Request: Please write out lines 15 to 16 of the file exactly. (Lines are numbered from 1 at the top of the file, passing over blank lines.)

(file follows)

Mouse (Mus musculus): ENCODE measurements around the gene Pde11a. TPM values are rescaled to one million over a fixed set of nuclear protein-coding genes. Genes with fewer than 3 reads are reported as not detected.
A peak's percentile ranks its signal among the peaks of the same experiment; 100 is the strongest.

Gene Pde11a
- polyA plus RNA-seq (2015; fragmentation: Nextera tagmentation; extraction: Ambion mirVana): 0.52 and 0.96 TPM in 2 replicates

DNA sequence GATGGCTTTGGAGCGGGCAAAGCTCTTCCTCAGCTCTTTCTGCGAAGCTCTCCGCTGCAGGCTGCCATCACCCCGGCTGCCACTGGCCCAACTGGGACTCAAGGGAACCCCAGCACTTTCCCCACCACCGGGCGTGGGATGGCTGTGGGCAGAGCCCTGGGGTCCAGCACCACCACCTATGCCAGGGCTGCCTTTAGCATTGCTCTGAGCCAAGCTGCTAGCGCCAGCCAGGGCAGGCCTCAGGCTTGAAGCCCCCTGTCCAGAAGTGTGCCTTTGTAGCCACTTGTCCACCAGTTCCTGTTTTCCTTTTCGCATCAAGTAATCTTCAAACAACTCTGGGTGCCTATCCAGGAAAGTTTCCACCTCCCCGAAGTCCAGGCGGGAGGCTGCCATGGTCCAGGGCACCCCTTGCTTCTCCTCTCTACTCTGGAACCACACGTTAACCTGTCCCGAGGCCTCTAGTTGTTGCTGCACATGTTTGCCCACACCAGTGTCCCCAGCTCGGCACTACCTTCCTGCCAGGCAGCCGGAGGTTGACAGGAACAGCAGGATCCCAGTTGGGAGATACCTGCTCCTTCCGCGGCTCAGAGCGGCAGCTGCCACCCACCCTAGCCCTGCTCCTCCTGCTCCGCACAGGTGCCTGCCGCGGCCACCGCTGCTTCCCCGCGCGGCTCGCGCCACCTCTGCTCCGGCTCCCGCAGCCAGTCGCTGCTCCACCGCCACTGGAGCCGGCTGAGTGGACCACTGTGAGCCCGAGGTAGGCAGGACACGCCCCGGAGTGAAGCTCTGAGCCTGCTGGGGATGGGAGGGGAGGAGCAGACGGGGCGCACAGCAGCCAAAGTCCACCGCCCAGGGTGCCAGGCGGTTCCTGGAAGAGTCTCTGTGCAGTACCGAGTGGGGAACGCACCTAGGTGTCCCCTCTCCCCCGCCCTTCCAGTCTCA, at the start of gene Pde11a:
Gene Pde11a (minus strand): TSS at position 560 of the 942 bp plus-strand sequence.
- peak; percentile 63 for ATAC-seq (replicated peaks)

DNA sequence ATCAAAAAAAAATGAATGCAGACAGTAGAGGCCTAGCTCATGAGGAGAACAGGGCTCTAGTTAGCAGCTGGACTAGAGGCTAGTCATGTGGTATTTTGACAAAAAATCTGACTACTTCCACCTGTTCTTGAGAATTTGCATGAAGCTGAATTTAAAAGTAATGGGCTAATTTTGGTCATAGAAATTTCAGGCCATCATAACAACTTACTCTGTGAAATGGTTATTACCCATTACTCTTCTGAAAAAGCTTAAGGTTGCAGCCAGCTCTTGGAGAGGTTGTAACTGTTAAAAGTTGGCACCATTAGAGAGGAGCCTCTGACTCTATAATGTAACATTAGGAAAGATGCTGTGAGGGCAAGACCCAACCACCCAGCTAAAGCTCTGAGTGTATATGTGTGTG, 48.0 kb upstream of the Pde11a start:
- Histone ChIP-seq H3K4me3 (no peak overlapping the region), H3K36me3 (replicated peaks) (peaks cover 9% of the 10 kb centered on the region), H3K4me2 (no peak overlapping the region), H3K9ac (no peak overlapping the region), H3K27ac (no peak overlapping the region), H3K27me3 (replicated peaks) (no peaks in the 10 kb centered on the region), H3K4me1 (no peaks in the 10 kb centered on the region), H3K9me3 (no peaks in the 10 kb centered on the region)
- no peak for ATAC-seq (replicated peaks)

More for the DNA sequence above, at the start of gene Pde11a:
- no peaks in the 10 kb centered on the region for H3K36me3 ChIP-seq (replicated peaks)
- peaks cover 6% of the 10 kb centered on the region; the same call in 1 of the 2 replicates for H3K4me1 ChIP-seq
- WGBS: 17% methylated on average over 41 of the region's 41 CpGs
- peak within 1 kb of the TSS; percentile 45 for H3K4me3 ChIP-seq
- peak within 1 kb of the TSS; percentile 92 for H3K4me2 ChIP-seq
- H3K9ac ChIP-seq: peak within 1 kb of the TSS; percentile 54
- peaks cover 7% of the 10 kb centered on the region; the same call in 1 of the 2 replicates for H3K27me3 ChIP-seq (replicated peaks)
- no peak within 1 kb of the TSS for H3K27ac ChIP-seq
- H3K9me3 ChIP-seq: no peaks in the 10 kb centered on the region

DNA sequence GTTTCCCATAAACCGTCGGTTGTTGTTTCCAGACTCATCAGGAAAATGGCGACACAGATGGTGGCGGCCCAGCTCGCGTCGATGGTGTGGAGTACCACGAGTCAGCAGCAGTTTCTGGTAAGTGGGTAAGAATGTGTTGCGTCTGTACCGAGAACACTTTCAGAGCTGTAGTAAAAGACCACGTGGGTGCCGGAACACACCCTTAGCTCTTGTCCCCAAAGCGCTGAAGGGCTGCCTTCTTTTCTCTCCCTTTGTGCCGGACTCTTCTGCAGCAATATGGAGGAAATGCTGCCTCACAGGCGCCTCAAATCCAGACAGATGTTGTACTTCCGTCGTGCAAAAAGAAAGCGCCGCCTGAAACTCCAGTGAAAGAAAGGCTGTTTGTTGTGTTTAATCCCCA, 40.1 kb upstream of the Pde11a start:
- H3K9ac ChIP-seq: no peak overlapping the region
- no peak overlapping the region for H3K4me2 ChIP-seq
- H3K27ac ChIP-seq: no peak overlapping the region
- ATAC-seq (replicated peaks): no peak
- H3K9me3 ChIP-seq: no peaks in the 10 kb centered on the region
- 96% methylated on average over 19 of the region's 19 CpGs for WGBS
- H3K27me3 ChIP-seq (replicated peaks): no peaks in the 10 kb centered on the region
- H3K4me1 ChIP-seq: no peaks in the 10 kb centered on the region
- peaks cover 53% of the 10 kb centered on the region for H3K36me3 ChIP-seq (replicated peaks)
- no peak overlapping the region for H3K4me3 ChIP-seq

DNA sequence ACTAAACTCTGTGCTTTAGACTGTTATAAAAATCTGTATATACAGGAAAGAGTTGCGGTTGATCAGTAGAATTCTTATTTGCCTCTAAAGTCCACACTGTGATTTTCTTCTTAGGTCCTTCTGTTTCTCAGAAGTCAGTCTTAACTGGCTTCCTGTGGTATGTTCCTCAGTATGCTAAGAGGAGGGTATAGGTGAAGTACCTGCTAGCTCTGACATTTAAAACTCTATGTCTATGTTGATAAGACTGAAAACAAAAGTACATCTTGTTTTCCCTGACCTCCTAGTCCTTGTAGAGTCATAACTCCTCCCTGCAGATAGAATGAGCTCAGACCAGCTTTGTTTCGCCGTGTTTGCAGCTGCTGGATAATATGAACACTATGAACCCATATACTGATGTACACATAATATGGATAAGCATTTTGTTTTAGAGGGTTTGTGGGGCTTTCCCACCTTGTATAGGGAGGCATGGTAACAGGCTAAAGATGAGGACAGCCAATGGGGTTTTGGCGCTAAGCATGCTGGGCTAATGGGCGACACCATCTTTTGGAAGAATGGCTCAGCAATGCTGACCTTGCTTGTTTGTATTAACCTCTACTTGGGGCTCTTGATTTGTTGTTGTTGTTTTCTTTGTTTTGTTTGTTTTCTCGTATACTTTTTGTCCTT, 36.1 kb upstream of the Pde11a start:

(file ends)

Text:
- peak within 1 kb of the TSS; percentile 45 for H3K4me3 ChIP-seq
- peak within 1 kb of the TSS; percentile 92 for H3K4me2 ChIP-seq